7 The first scenario involves a house financed with an FHA mortgage that goes into foreclosure, the property becomes vacant and boarded and the city eventually acquires it, rehabilitates it and sells it. Under this scenario, the combined losses to the affected stakeholders are estimated at $73,300. This compares to $3,300 per homeowner served by the Mortgage Foreclosure Prevention Program. Scenario I Foreclosure involving an FHA-insured mortgage. The house becomes vacant and boarded. The city rehabs the house for resale. *Losses listed in Scenario I for lenders, servicers, FHA-HUD and the city represent dollar losses directly related to the foreclosed property, unrecovered rehab subsidies and lost tax revenues. They do not include administrative costs, such costs as staffing of servicers collection department, public health inspections and condemnation process, the cost of police calls or city staff time spent coordinating rehabilitation work. $80,000 $70,000 $60,000 $50,000 $40,000 $30,000 $20,000 $10,000 0 Foreclosure Prevention Costs Counseling Financial Assistance $3,300 Homeowner $7,200 Lender* $1,500 FHA-HUD* $26,500 $3,300 Average Cost Per Househ ousehold ld Served Servicer* $1,100 The City* $27,000 Neighbors $10,000 Stakeh akehold lders losses $73,300 Average Cost Per foreclosed propert erty The loss figures in Scenario I and II represent average losses experienced by the typical homeowners served by the foreclosure prevention program, lenders and servicers, mortgage insurers and neighborhoods. Losses to the city represent the lower end of the range of losses that the city typically experiences. 3. Losses to lenders are lower in Scenario I than in Scenario II because FHA mortgage insurance provides more comprehensive coverage than private mortgage insurance. 3 Refer to Section II of the full report for more detail on how the losses for individual stakeholders were determined. 5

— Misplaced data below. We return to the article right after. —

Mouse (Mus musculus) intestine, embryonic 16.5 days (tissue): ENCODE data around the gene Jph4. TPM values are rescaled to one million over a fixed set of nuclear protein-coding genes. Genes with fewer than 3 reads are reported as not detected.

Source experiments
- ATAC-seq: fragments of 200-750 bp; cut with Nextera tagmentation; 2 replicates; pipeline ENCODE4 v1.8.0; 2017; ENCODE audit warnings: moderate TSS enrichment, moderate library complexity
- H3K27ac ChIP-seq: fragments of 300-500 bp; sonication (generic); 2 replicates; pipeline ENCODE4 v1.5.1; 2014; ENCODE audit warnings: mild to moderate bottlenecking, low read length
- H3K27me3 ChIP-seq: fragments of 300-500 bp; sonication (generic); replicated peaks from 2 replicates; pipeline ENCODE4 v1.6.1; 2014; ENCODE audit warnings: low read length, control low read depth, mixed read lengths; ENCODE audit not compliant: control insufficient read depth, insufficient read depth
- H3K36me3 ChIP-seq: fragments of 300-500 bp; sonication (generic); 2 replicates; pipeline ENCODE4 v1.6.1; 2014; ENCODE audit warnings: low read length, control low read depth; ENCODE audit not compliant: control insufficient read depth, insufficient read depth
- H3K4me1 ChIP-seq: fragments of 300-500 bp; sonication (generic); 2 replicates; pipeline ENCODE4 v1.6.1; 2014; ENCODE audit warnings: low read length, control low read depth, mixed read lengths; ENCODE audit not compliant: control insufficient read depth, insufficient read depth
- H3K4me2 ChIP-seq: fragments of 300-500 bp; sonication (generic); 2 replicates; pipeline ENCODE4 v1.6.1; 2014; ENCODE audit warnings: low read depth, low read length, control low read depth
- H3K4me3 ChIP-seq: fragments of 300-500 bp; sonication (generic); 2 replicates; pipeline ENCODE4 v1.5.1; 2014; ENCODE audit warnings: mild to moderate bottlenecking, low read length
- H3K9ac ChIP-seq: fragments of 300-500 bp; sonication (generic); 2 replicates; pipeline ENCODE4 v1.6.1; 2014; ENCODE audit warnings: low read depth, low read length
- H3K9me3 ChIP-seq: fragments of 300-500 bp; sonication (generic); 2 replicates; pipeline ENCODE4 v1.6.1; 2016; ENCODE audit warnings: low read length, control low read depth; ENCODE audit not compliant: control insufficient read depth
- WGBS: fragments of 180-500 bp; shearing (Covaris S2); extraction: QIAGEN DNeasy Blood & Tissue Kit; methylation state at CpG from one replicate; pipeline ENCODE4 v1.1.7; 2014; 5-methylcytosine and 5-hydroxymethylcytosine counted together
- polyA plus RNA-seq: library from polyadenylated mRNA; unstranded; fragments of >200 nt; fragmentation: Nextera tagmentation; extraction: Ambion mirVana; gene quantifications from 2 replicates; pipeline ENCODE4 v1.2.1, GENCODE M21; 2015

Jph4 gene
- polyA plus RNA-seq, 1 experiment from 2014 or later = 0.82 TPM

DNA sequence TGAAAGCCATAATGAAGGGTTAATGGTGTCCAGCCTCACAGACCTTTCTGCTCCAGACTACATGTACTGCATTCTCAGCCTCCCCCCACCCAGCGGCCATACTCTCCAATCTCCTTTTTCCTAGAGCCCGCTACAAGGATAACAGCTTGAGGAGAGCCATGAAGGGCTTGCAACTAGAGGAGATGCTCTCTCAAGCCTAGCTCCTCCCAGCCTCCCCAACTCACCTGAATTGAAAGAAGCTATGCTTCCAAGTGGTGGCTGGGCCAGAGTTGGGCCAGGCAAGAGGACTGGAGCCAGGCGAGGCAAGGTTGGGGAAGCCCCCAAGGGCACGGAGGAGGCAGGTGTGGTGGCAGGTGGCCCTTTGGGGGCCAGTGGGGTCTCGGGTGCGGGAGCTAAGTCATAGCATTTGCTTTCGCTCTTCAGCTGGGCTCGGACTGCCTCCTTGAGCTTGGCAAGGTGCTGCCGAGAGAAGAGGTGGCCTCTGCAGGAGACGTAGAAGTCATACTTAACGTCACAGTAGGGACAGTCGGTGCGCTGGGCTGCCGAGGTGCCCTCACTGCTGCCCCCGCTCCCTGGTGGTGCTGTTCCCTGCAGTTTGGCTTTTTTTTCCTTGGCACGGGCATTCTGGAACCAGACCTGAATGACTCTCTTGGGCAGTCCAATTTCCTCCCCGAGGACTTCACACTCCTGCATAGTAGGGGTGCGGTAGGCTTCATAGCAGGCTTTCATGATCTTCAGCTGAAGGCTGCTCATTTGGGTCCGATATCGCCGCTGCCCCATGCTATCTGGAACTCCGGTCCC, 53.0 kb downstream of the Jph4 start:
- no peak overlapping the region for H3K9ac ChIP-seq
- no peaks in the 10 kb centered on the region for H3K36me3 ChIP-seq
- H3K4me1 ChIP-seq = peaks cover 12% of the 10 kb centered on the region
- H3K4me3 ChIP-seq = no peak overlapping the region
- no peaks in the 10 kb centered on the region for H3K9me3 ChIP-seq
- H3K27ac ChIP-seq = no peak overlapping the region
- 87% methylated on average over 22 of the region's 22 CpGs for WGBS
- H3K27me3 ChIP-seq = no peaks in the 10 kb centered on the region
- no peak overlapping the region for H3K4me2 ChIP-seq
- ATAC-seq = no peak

8 In the second scenario, losses reflect a foreclosure involving a privately insured conventional mortgage; the property is put on the market, sold and some of the foreclosure expenses recovered. The stakeholders affected in this foreclosure scenario would collectively lose an estimated $26,600. This loss is still substantially higher than the $3,300 that the MFP program spends per homeowner served. Scenario II Foreclosure involving privately insured mortgage. House sold. Some foreclosure costs recovered. $60,000 $50,000 $40,000 Foreclosure Prevention Costs Stakeh akehold lders losses *Losses listed in Scenario II for lenders, servicers and private mortgage insurers represent dollar losses directly related to the foreclosed property. They do not include administrative costs, such as paying for collections and foreclosure staff. $30,000 $20,000 $10,000 0 Counseling Financial Assistance $3,300 Homeowner $7,200 $3,300 Average Cost Per Househ ousehold Served Lender* $2,300 Servicer* $1,100 Private Mortgage Insurer* $16,000 $26,600 Average Cost Per foreclosed propert erty In addition to the two types of scenarios described above, foreclosures involving mortgage loans originated under some of the affordable home ownership programs can result in high losses for the lender. These loans are not insured or sold to investors because they do not meet conventional underwriting criteria. They are held in the lender s loan portfolio. If one of these loans goes into foreclosure, the lender absorbs the full loss. 6